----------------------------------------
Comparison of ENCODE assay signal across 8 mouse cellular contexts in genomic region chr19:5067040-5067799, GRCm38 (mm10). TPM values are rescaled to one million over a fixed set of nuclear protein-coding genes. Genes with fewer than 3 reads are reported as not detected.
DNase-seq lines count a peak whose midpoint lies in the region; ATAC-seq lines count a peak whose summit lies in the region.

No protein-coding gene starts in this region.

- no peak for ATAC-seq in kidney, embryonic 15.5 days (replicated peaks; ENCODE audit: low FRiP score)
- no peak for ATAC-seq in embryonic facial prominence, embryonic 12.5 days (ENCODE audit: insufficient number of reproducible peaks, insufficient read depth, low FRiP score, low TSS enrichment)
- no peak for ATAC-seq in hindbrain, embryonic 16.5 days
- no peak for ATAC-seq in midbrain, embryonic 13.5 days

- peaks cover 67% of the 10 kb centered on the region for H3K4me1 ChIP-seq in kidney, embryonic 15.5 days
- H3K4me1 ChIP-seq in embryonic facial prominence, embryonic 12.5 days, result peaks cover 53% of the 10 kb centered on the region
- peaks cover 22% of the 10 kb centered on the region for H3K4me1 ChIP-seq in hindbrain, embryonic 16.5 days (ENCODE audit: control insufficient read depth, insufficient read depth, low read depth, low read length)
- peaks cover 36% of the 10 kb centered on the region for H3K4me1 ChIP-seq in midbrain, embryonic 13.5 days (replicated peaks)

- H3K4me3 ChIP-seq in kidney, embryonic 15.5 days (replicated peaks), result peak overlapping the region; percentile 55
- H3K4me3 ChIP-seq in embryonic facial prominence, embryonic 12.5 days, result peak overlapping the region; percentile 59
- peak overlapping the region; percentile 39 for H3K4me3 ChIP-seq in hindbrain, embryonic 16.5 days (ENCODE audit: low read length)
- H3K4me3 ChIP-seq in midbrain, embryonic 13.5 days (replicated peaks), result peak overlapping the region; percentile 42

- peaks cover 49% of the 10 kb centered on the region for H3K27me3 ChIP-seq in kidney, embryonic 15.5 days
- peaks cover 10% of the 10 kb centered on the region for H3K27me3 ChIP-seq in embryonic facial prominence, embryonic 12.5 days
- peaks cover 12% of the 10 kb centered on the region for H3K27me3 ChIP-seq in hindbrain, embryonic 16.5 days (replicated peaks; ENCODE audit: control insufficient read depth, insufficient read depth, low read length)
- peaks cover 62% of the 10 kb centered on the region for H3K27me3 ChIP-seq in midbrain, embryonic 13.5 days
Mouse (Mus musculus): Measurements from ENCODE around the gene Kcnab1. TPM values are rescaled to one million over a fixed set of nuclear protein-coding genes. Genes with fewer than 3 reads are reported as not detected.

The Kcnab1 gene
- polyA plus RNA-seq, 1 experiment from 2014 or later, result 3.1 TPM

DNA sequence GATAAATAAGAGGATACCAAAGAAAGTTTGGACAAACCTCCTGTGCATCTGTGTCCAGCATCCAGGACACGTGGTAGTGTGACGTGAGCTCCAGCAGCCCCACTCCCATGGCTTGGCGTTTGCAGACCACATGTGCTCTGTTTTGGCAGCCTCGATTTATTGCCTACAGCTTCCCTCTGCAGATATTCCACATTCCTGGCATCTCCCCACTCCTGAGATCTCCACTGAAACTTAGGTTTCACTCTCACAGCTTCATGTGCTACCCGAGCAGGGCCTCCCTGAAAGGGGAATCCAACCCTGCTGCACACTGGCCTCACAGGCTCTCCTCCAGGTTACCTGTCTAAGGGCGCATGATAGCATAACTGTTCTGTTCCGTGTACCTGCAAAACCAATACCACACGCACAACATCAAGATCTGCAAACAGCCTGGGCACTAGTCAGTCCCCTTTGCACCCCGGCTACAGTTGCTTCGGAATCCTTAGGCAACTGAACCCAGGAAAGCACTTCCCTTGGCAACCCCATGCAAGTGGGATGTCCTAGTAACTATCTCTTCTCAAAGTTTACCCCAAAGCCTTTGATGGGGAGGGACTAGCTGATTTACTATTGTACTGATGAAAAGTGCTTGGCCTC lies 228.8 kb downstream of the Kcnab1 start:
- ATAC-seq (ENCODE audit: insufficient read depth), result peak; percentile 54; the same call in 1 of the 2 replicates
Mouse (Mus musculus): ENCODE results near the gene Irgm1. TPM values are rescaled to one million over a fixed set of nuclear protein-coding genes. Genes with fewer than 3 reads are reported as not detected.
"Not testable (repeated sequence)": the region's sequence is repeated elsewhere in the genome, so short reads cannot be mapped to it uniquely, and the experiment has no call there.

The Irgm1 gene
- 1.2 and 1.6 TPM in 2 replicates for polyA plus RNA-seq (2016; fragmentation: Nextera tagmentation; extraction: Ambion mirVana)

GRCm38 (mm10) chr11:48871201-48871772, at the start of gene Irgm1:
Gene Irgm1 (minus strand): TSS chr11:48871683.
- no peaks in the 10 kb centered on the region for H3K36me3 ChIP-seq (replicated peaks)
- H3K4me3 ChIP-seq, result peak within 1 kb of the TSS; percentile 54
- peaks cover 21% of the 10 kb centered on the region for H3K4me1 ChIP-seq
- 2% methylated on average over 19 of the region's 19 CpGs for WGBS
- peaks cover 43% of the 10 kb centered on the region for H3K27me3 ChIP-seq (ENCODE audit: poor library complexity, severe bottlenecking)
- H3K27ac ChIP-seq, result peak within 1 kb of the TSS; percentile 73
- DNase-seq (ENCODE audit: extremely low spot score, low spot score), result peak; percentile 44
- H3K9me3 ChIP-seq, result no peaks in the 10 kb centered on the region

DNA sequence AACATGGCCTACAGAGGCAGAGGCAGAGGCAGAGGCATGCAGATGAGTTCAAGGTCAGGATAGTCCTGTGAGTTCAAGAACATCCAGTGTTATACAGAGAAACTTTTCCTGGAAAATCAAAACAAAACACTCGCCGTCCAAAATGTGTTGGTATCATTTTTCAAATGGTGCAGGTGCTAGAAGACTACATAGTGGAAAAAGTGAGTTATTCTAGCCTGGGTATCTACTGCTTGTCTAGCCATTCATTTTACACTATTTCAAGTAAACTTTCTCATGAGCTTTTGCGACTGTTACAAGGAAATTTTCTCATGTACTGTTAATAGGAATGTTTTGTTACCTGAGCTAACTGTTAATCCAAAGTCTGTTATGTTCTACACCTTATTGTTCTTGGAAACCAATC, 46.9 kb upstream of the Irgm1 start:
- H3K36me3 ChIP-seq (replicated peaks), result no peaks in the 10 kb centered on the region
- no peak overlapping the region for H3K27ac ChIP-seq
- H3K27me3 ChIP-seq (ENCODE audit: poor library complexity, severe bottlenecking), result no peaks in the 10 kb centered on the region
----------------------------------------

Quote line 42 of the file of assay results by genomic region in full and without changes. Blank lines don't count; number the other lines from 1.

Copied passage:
- H3K27me3 ChIP-seq (ENCODE audit: poor library complexity, severe bottlenecking), result no peaks in the 10 kb centered on the region